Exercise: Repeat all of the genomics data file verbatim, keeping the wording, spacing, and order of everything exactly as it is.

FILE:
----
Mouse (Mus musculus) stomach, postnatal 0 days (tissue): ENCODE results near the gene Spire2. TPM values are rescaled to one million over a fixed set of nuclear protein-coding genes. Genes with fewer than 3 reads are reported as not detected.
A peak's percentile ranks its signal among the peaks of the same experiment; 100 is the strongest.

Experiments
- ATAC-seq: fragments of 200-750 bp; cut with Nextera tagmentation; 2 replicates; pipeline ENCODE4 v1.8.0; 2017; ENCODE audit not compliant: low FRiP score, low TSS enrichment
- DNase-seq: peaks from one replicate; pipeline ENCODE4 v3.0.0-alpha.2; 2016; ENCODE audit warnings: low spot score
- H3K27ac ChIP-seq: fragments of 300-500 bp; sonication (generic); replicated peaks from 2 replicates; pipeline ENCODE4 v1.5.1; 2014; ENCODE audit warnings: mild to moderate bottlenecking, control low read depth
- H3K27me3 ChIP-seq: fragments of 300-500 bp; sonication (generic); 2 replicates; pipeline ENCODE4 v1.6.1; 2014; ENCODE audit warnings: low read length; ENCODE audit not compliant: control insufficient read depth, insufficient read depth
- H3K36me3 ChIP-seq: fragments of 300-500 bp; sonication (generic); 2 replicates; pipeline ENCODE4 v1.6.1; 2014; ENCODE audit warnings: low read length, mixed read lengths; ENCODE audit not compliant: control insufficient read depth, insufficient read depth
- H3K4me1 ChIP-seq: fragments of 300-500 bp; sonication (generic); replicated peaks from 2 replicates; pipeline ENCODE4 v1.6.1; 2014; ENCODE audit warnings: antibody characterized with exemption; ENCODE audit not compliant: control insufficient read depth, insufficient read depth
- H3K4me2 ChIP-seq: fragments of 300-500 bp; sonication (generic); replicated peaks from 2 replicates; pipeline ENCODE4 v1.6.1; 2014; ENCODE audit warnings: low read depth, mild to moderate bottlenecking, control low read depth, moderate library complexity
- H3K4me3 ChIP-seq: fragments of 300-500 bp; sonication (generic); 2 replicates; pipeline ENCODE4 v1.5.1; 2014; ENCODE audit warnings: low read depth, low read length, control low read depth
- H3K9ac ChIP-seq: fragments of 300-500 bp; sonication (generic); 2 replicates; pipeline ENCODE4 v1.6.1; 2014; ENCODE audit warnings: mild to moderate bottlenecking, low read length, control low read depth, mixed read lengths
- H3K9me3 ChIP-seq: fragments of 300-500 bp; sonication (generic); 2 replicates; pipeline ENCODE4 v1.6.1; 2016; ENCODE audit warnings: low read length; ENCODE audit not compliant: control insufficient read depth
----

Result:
Mouse (Mus musculus) stomach, postnatal 0 days (tissue): ENCODE results near the gene Spire2. TPM values are rescaled to one million over a fixed set of nuclear protein-coding genes. Genes with fewer than 3 reads are reported as not detected.
A peak's percentile ranks its signal among the peaks of the same experiment; 100 is the strongest.

Experiments
- ATAC-seq: fragments of 200-750 bp; cut with Nextera tagmentation; 2 replicates; pipeline ENCODE4 v1.8.0; 2017; ENCODE audit not compliant: low FRiP score, low TSS enrichment
- DNase-seq: peaks from one replicate; pipeline ENCODE4 v3.0.0-alpha.2; 2016; ENCODE audit warnings: low spot score
- H3K27ac ChIP-seq: fragments of 300-500 bp; sonication (generic); replicated peaks from 2 replicates; pipeline ENCODE4 v1.5.1; 2014; ENCODE audit warnings: mild to moderate bottlenecking, control low read depth
- H3K27me3 ChIP-seq: fragments of 300-500 bp; sonication (generic); 2 replicates; pipeline ENCODE4 v1.6.1; 2014; ENCODE audit warnings: low read length; ENCODE audit not compliant: control insufficient read depth, insufficient read depth
- H3K36me3 ChIP-seq: fragments of 300-500 bp; sonication (generic); 2 replicates; pipeline ENCODE4 v1.6.1; 2014; ENCODE audit warnings: low read length, mixed read lengths; ENCODE audit not compliant: control insufficient read depth, insufficient read depth
- H3K4me1 ChIP-seq: fragments of 300-500 bp; sonication (generic); replicated peaks from 2 replicates; pipeline ENCODE4 v1.6.1; 2014; ENCODE audit warnings: antibody characterized with exemption; ENCODE audit not compliant: control insufficient read depth, insufficient read depth
- H3K4me2 ChIP-seq: fragments of 300-500 bp; sonication (generic); replicated peaks from 2 replicates; pipeline ENCODE4 v1.6.1; 2014; ENCODE audit warnings: low read depth, mild to moderate bottlenecking, control low read depth, moderate library complexity
- H3K4me3 ChIP-seq: fragments of 300-500 bp; sonication (generic); 2 replicates; pipeline ENCODE4 v1.5.1; 2014; ENCODE audit warnings: low read depth, low read length, control low read depth
- H3K9ac ChIP-seq: fragments of 300-500 bp; sonication (generic); 2 replicates; pipeline ENCODE4 v1.6.1; 2014; ENCODE audit warnings: mild to moderate bottlenecking, low read length, control low read depth, mixed read lengths
- H3K9me3 ChIP-seq: fragments of 300-500 bp; sonication (generic); 2 replicates; pipeline ENCODE4 v1.6.1; 2016; ENCODE audit warnings: low read length; ENCODE audit not compliant: control insufficient read depth